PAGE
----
CBRE Group Inc.'s plan to set up shop and provide services to Southwest Florida marks a surprising homecoming, of sorts, for the nation's largest commercial real estate services firm.
That's because back in 1998, CBRE — it was known as CB Richard Ellis at the time — flagged offices in Fort Myers and Naples and owned a slice of a brokerage anchored by a slate of veteran brokers.
But when the recession lingered, the firm's Southwest Florida partners decided CBRE's royalty fees, commission splits and other costs were too onerous.
When the group's contract with CBRE expired in late 2011, it didn't renew it. Instead, the handful of brokers formed CRE Consultants. CBRE seemed happy to focus on its existing statewide offices, from Jacksonville to Miami.
Ties between CRE and CBRE remained strong, though. Shortly after its formation, CRE tapped Ray Sandelli, a former CBRE market leader for Florida, as its managing partner. Brokers interacted and shared market info.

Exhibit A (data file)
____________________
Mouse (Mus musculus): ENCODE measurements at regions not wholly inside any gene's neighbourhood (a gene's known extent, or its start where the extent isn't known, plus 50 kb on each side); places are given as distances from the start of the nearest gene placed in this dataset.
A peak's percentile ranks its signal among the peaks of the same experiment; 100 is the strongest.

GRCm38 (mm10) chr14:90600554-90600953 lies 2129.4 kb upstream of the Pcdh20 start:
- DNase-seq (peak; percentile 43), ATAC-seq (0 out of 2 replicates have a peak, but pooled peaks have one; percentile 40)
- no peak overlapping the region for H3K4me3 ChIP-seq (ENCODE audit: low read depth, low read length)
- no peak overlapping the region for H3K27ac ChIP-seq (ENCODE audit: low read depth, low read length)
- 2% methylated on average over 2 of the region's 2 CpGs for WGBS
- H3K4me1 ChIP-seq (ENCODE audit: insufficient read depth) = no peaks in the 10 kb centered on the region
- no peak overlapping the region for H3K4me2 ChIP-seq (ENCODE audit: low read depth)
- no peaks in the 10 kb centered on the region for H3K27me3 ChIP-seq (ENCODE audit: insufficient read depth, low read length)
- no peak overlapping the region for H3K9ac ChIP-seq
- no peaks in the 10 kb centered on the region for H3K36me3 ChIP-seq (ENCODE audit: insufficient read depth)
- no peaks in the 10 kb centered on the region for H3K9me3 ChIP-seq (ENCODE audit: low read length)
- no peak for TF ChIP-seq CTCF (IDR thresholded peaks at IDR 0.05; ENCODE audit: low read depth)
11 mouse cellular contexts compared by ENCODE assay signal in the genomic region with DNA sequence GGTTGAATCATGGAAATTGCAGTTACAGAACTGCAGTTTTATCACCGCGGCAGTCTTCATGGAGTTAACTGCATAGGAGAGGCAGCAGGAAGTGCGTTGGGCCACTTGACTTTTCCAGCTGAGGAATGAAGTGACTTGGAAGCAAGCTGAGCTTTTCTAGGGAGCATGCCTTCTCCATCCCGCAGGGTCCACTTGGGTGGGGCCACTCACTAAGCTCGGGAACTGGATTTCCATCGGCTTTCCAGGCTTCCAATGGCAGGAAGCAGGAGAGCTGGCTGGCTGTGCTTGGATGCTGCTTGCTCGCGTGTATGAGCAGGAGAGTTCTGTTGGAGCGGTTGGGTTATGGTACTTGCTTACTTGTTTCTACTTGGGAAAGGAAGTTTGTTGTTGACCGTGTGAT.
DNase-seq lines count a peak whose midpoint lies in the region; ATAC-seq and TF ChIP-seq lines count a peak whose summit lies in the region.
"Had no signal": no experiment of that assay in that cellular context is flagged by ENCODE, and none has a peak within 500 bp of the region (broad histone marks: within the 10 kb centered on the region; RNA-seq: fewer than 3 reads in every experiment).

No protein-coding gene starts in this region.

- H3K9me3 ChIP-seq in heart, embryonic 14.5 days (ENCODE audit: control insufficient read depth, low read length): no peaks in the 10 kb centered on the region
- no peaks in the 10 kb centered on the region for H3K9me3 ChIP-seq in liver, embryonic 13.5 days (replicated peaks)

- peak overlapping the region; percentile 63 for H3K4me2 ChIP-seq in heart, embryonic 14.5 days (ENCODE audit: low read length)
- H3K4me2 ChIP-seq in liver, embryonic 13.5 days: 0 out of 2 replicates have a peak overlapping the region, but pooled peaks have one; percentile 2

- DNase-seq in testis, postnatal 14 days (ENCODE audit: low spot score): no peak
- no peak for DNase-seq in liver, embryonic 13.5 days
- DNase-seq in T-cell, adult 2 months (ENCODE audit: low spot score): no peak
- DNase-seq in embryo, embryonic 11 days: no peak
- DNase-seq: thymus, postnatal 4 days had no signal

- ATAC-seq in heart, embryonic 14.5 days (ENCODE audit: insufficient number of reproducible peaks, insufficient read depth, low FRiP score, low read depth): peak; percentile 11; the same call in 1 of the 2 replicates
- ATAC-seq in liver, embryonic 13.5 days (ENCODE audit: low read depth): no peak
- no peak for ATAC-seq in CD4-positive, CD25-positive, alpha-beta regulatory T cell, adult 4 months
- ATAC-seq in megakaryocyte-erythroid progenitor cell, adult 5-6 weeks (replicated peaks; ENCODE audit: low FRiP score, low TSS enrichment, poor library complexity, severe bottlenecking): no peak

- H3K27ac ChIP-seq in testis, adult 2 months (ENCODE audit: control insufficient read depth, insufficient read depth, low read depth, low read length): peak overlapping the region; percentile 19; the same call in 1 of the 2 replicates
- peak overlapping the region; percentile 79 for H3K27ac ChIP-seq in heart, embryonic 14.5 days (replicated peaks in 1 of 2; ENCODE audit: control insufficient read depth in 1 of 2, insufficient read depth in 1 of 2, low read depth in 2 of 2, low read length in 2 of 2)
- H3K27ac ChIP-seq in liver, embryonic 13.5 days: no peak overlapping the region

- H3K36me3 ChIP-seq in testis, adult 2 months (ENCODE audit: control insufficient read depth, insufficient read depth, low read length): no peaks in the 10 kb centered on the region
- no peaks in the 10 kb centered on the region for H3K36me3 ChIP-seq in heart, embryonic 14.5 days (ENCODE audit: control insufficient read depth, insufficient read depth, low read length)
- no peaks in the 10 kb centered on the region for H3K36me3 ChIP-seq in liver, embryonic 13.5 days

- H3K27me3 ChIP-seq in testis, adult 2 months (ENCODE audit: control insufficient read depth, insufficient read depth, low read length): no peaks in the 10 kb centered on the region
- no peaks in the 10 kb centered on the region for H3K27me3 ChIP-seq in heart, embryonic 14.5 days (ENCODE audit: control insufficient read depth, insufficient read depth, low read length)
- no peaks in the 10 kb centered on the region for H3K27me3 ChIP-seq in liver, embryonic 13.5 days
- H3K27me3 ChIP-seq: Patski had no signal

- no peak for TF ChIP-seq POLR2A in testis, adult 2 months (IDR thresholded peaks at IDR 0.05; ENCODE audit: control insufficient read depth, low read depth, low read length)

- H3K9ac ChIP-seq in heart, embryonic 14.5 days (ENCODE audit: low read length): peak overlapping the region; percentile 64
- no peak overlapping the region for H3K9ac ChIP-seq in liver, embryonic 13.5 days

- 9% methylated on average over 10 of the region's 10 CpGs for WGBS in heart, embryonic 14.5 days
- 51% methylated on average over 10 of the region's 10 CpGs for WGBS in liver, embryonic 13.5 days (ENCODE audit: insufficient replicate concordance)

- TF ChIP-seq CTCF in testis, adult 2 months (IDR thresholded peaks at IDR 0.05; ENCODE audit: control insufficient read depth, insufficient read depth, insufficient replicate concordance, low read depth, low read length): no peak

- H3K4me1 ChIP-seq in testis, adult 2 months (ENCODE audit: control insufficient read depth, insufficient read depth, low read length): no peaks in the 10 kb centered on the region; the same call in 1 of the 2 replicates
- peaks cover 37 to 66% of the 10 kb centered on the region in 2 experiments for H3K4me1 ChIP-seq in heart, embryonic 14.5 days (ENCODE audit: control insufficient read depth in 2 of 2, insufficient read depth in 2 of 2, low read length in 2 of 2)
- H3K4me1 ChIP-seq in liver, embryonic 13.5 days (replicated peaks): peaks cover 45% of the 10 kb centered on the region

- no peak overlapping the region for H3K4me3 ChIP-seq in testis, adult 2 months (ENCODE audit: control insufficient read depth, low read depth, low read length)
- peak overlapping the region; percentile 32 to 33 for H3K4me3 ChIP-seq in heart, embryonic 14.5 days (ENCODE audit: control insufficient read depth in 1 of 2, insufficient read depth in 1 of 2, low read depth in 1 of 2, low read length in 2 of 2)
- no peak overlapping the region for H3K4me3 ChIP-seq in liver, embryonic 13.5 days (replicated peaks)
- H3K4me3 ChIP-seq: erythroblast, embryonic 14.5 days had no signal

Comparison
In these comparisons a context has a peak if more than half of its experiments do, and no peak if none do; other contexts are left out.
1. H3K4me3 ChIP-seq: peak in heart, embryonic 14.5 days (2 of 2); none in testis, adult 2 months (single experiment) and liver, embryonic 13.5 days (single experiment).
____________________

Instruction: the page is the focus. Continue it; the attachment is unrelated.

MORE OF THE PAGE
As years passed, Southwest Florida rebounded — and then some.
That growth has apparently gotten CBRE's attention. Its new office will cover Naples, Fort Myers, Cape Coral, Bonita Springs and Port Charlotte.
“Southwest Florida is a vibrant emerging market, supported by all the fundamentals for sustained economic growth,” says Jeffrey Gage, the CBRE senior vice president who will lead the firm's new office. “We are seeing new investor capital pouring into this region with a focus on existing income property as well as new development across all product types.”
Chase Pattillo, who leads CBRE's Florida operations, calls the new Southwest Florida presence a “logical extension” for the company.
CBRE's move is also striking because unlike the Tampa and St. Petersburg markets, which are dominated by national chains, Southwest Florida commercial real estate firms tend to be independent, or affiliated loosely with parent companies.
It remains to be seen, though, how CBRE and CRE will coexist.
Sandelli says he's not surprised that CBRE would make another foray into Southwest Florida.
“We're slowly seeing more institutional business here,” he says. “And the market's on the right trajectory.”